At WCIT, we’ve been fighting for high-standard trade since the 70s, and we often talk about Washington’s farmers, manufacturers, tech innovators, port workers, and retailers that rely on trade. But these workers are not the only ones that need strong policy to succeed in this competitive 21st century economy. Trade affects us all, and it’s something worth protecting. To illustrate that point, we’re presenting six seldom-discussed Washington jobs that need trade, too.
1) Hotel Receptionists: To remain successful, it’s important that Washington hotels operate at their full capacity. In an international hub like Seattle, this often means welcoming foreign business clients and tourists. International tourism is our state’s second largest services export (after software), generating around $4 billion annually (read our factsheet to learn more). Strong trade partnerships play a huge role in fostering the international relationships that support our local hospitality industry and its employees.
2) Accountants: Did you know that over 12,000 Washington businesses export goods and services? The quality of American-made goods makes them highly sought after abroad. This demand requires an army of skilled accountants to help navigate foreign tax laws and compliance – one of the most complicated aspects of doing business overseas. Trade creates highly skilled jobs necessary to support it.
3) Car Salespeople: The top 10 best-selling cars in Washington state include the Toyota Carolla, Subaru Forester, and Honda Civic. That means that our trusted salespeople depend upon the import of safe, affordable cars. Even our favorite American-produced vehicles are made of parts manufactured all over the world, making trade an important factor in the livelihood of car salespeople all over Washington.
4) Baristas: Baristas rely on coffee and tea to do their jobs. That means our favorite morning warriors depend on reliable and affordable access to these popular imports. The U.S. (and the continental U.S. in particular) is not a major producer of coffee products, so it has no alternative other than to import. What’s more, local coffeemakers roast in the U.S. and export to countries around the world – they need lowered export tariffs to thrive and compete globally.
5) Delivery people: With the holidays right around the corner, the importance of hard-working local delivery people is even more obvious than usual. E-commerce and increased global relationships make it super convenient to purchase your favorite gifts and goods from home – and those purchases create jobs. UPS calculated that for every 22 packages that cross a boarder, one new job is created. A strong logistical network not only bolsters our quality of life, but spurs local job growth!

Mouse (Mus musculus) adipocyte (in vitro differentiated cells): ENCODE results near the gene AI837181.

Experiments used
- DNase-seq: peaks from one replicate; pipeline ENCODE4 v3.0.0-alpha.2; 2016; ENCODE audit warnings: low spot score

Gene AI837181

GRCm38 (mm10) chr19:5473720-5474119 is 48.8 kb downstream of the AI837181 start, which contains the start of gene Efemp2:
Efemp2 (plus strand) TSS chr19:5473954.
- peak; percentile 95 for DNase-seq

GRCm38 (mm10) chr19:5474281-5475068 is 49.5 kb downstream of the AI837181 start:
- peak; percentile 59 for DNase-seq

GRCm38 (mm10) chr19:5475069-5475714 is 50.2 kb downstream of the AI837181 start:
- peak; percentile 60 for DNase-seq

6) Actors: Bet you didn’t think that Leonardo DiCaprio’s career depends upon trade – but it does! Here in Washington, we love our creative industries; it’s no Los Angeles, but Seattle is a great home to actors, directors, and producers. Their work is pirated and sold for someone else’s profit in international markets – it’s estimated that the U.S. loses up to $250 billion to piracy each year. Free trade agreements can include intellectual property protections that safeguard the work of our local creative community.
This presidential election, trade is one hot topic. If you’ve eyed a newspaper or logged into a news app, chances are you’ve been inundated with negative (and incorrect) rhetoric about free trade agreements of past and present. As Clinton and Trump wrapped up scheduled debates last week, the Peterson Institute for International Economics (PIIE) measured whether they can walk the walk.
Specifically, PIIE assessed the impact of Clinton and Trump’s trade proposals. In a trade-dependent state like Washington, it’s essential that we pay these data special attention: 40% of local jobs hinge upon strong, reliable trade with other nations. Unfortunately for us, this nonpartisan think tank suggests a dreary outcome: “the proposed trade policies of both Hillary Clinton and Donald J. Trump…would deeply harm the American economy.”
Trump on Trade
Let’s start by imaging a 2017 where the United States elects a President Trump. In recent months, Trump hasn’t been shy about criticizing trade liberalization: he expresses interest in terminating the existing trade agreements the U.S. has with 20 countries and, at times, has threatened to leave the World Trade Organization (WTO). PIIE laments that “assessing the prospective trade policy of Donald Trump is difficult, because, unlike his carefully scripted opponent, he has often communicated his positions extemporaneously, with none of the usual policy paper backup produced by traditional presidential candidates.”
Under Trump’s proposed trade agenda, Washington would be the worst hit state in the nation losing 5% of private sector employment. Densely-populated King would suffer the most out of any county in the state – and more than almost any other county in the entire U.S.!
Beyond local issues, PIIE predicts a “profound” recession under a President Trump, including decreases in employment, local production, exports, and imports. That means farmers, manufacturers, and retailers alike would take a hit if Trump’s dramatic trade plan were implemented.
Clinton on Trade